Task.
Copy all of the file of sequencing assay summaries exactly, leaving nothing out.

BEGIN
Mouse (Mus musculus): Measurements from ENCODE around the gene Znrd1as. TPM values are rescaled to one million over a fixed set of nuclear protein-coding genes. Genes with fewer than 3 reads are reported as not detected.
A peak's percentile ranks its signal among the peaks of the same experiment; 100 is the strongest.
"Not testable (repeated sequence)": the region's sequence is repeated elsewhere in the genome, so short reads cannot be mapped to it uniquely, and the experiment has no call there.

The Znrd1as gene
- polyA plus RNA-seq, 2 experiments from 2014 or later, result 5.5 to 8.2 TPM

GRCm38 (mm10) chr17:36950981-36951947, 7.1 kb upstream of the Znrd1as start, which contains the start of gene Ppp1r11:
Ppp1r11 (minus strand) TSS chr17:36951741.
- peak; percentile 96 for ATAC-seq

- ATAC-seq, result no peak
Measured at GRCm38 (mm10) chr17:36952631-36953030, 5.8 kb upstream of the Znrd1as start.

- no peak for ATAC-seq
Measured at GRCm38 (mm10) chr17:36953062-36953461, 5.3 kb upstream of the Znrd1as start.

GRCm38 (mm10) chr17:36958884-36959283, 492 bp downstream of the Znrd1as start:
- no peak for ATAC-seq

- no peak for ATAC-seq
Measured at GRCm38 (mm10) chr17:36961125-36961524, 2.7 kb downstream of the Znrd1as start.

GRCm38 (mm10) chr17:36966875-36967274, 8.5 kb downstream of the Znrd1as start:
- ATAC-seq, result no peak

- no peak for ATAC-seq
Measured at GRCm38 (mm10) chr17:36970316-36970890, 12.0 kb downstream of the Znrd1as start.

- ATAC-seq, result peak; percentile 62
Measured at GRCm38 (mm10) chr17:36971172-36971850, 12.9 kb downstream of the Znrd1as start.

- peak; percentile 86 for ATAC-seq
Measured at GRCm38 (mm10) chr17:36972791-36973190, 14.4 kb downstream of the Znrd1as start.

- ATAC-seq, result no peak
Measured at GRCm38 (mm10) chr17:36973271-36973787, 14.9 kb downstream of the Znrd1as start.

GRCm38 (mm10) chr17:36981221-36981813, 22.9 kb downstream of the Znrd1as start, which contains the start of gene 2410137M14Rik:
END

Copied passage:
Mouse (Mus musculus): Measurements from ENCODE around the gene Znrd1as. TPM values are rescaled to one million over a fixed set of nuclear protein-coding genes. Genes with fewer than 3 reads are reported as not detected.
A peak's percentile ranks its signal among the peaks of the same experiment; 100 is the strongest.
"Not testable (repeated sequence)": the region's sequence is repeated elsewhere in the genome, so short reads cannot be mapped to it uniquely, and the experiment has no call there.

The Znrd1as gene
- polyA plus RNA-seq, 2 experiments from 2014 or later, result 5.5 to 8.2 TPM

GRCm38 (mm10) chr17:36950981-36951947, 7.1 kb upstream of the Znrd1as start, which contains the start of gene Ppp1r11:
Ppp1r11 (minus strand) TSS chr17:36951741.
- peak; percentile 96 for ATAC-seq

- ATAC-seq, result no peak
Measured at GRCm38 (mm10) chr17:36952631-36953030, 5.8 kb upstream of the Znrd1as start.

- no peak for ATAC-seq
Measured at GRCm38 (mm10) chr17:36953062-36953461, 5.3 kb upstream of the Znrd1as start.

GRCm38 (mm10) chr17:36958884-36959283, 492 bp downstream of the Znrd1as start:
- no peak for ATAC-seq

- no peak for ATAC-seq
Measured at GRCm38 (mm10) chr17:36961125-36961524, 2.7 kb downstream of the Znrd1as start.

GRCm38 (mm10) chr17:36966875-36967274, 8.5 kb downstream of the Znrd1as start:
- ATAC-seq, result no peak

- no peak for ATAC-seq
Measured at GRCm38 (mm10) chr17:36970316-36970890, 12.0 kb downstream of the Znrd1as start.

- ATAC-seq, result peak; percentile 62
Measured at GRCm38 (mm10) chr17:36971172-36971850, 12.9 kb downstream of the Znrd1as start.

- peak; percentile 86 for ATAC-seq
Measured at GRCm38 (mm10) chr17:36972791-36973190, 14.4 kb downstream of the Znrd1as start.

- ATAC-seq, result no peak
Measured at GRCm38 (mm10) chr17:36973271-36973787, 14.9 kb downstream of the Znrd1as start.

GRCm38 (mm10) chr17:36981221-36981813, 22.9 kb downstream of the Znrd1as start, which contains the start of gene 2410137M14Rik: